Most Famous US Open Matches

Tennis - Most Famous US Open Matches of the Millennium

The US Open has produced some of the most memorable matches in tennis history. But what is it that makes a great game?

Is it an epic duel between two players at the top of their game, or a David versus Goliath battle against the odds? Is it a nail-biting fight to the finish, or a daring fightback by a player who looked over-and-out?

Whatever it is that defines greatness, these matches had it all.

Del Potro v Federer - 2009

It was one of the truly outstanding sporting spectacles in US Open history. This was the 20-year-old upstart from Argentina coming back from a set and a set point down against the five-time consecutive champion.

This was the first time that the king of Flushing Meadows had lost a US Open game since 2002, when his opponent had been playing junior tennis.

The scene was the Arthur Ashe Stadium. The 23,000 tennis fans inside the cavernous centrepiece of the National Tennis Center had gathered assuming they were there to witness Roger Federer overcome Juan Martin del Potro and achieve a sixth title in a row to equal a record set in the 1920s.

His opponent had set tongues wagging by destroying six-time Grand Slam winner Rafael Nadal in the semi-finals but as soon as the match got underway, it seemed clear that Del Potro was completely overawed by the occasion. The watching John McEnroe would famously remark that the Argentinian kid was clearly “freaking out”.

Then something happened. As he produced a slightly wayward serve for the second set, Federer began to mutter about the Hawkeye technology which called his ball out.

Suddenly, Del Potro began smashing the ball back just as he had earlier in the tournament. Losing the tie-breaker, after being a point from winning the set, Roger Federer had let his opponent see that he wasn’t invincible after all.

Normal service was resumed in the third as Federer overcame stutters in his service game but once Del Potro won the fourth in a tie-breaker, the boy from the provinces of Buenos Aires clinched the deciding set 6-4 to earn a famous victory.

Williams v Capriati - 2004

Four questionable calls which cost the best player on the night a place in the final, a two-hour grovelling phone call from the US Open chief executive to apologise to the beaten semi-finalist, and the installation of the unfortunate umpire into the tennis hall of infamy.

That was the immediate upshot of the penultimate round of the 2004 US Open, but the after-effects were far more significant.

As the world reacted with dismay at the elimination of Serena Williams at the hands of Jennifer Capriati, tennis chiefs finally concluded that video technology was needed to avoid any embarrassing repeat.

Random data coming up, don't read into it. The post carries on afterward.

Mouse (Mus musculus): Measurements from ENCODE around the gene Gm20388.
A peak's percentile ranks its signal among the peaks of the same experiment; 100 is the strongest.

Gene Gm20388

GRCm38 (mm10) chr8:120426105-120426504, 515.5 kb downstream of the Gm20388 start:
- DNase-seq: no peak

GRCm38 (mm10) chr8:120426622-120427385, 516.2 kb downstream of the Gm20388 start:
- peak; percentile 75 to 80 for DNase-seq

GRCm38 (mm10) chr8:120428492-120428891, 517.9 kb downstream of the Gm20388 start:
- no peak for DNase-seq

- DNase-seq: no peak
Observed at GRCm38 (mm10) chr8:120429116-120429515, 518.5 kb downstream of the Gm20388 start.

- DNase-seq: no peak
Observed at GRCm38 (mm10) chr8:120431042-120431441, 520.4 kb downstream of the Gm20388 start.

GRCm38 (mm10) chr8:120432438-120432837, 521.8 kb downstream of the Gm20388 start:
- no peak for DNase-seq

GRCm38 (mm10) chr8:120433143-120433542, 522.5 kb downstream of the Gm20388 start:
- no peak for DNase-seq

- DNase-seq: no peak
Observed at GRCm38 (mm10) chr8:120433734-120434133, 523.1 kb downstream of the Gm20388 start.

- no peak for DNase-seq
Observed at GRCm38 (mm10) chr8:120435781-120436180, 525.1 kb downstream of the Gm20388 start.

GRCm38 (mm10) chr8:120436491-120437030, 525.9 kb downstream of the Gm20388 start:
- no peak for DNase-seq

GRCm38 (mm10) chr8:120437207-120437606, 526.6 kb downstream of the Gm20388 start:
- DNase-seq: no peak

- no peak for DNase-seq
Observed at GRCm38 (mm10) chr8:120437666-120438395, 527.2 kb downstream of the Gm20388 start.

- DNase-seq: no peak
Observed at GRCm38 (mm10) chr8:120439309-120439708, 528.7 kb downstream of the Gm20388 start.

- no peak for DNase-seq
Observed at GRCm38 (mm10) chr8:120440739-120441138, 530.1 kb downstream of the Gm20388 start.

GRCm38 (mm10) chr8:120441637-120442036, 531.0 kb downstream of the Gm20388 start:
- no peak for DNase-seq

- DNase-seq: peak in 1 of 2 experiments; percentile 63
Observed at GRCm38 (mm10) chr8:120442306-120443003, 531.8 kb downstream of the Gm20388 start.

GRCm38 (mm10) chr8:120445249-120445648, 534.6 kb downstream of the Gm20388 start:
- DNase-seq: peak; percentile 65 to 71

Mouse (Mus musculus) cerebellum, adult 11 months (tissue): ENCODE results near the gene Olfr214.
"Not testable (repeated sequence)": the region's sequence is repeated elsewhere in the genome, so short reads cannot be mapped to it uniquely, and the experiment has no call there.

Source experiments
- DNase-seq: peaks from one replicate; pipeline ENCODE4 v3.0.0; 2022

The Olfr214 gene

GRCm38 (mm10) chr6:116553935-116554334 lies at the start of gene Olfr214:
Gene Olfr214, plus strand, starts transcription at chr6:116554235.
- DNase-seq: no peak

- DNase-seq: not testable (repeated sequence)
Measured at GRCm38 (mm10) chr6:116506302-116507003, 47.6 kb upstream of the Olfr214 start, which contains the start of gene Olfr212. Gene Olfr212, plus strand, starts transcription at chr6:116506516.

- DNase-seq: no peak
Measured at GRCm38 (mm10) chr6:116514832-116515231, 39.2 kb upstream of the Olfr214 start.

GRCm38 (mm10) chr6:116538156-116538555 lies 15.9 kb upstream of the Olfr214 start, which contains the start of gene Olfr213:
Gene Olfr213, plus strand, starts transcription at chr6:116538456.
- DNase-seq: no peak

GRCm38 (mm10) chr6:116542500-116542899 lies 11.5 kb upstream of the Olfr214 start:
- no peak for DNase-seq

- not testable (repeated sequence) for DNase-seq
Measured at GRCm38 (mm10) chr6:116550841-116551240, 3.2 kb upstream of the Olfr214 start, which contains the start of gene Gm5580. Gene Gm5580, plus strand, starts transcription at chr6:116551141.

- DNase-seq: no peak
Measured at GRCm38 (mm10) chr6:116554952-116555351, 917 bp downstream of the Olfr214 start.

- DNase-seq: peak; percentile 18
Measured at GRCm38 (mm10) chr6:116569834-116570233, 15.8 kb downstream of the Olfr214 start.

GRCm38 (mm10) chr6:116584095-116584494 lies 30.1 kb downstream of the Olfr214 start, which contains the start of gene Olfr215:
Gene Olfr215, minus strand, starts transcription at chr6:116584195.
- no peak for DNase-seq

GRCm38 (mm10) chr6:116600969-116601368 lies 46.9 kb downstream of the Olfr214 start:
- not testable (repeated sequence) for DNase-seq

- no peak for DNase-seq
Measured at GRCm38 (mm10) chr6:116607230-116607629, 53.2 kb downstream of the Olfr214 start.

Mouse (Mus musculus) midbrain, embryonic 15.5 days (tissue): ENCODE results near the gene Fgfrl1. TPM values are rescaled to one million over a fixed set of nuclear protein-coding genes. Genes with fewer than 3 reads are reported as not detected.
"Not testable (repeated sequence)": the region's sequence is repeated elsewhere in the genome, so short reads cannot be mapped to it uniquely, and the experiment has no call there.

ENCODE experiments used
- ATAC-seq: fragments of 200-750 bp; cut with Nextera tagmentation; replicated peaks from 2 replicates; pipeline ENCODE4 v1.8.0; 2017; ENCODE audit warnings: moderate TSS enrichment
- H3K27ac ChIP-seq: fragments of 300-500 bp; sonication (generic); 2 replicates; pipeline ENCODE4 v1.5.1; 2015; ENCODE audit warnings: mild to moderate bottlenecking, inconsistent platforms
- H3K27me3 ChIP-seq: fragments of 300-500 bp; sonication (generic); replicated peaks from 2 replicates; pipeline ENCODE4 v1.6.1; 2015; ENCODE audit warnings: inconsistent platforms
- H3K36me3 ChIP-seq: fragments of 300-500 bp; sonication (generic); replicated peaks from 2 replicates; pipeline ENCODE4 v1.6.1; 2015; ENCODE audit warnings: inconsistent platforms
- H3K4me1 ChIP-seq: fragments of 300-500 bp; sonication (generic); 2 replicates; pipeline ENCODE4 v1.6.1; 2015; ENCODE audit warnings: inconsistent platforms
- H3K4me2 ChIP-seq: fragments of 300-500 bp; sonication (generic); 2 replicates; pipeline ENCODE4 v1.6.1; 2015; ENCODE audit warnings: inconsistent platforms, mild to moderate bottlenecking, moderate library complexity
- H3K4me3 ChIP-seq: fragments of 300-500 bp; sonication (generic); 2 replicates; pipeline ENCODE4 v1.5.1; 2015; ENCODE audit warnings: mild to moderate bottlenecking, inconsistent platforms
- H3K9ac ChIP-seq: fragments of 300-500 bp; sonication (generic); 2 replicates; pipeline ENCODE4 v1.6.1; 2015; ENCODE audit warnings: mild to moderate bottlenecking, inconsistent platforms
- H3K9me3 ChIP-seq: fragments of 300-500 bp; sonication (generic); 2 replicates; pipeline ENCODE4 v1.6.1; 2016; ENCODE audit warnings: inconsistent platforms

The global TV audience had rubbed its eyes and adjusted their sets, unable to understand what was going on. As Williams thrashed a succession of glorious serves and returns past Capriati, the woman in the umpire’s chair kept calling them out.

Serena’s grace was to her credit. As she became increasingly exasperated, and her dream of making a third US Open final drifted away, Williams approached the umpire to wag her finger and utter “no, no, no”.

But no one had words for what came next. A beautiful Serena backhander landed inside the line and was called in by the line judge. Umpire Mariana Alves then stunned the world by overruling the judge to declare the ball had been out.

Bad calls had been part of the game since tennis was invented, but the public simply would not stand for any more of this. Two years later, after extensive testing, Hawkeye became a part of the US Open.

The computer system has rendered the ugly exchanges between player and umpire a thing of the past, but it took perhaps the ugliest sequence of miss-calls in tennis history to achieve it.

Nadal v Djokovic - 2010

This was the match that wrote a thousand headlines and still had pundits grasping for more superlatives. It was the evening in which Rafael Nadal wrote his name into the big chapter of sporting history entitled “tennis greats”.

The term “Grand Slam” was originally coined to describe the feat of winning all four major tennis championships. Nadal became the youngest man of the modern era to complete a career grand slam with victory over Novak Djokovic at the 2010 US Open. The 24-year-old Spaniard also became only the seventh man to win all four majors.

The final had every element of dramatic theatre known to the gods of sport. Thunder, lightning, rain-soaked delays, smashed rackets, tears, and moreover, sheer pulsating tennis filled with depth and quality.

Djokovic began the game looking a little weary after a marathon session against Roger Federer in the semis but soon got back into his stride, taking the second set in a tie-breaker after being edged out in the first.

Nadal snatched the third, but Djokovic didn’t begin to fade until the fourth as his Spanish opponent sent him scampering back and forth, back and forth across the baseline. Nadal’s historic accomplishment had been embellished by the fighting qualities of his opponent, as all great victories are.

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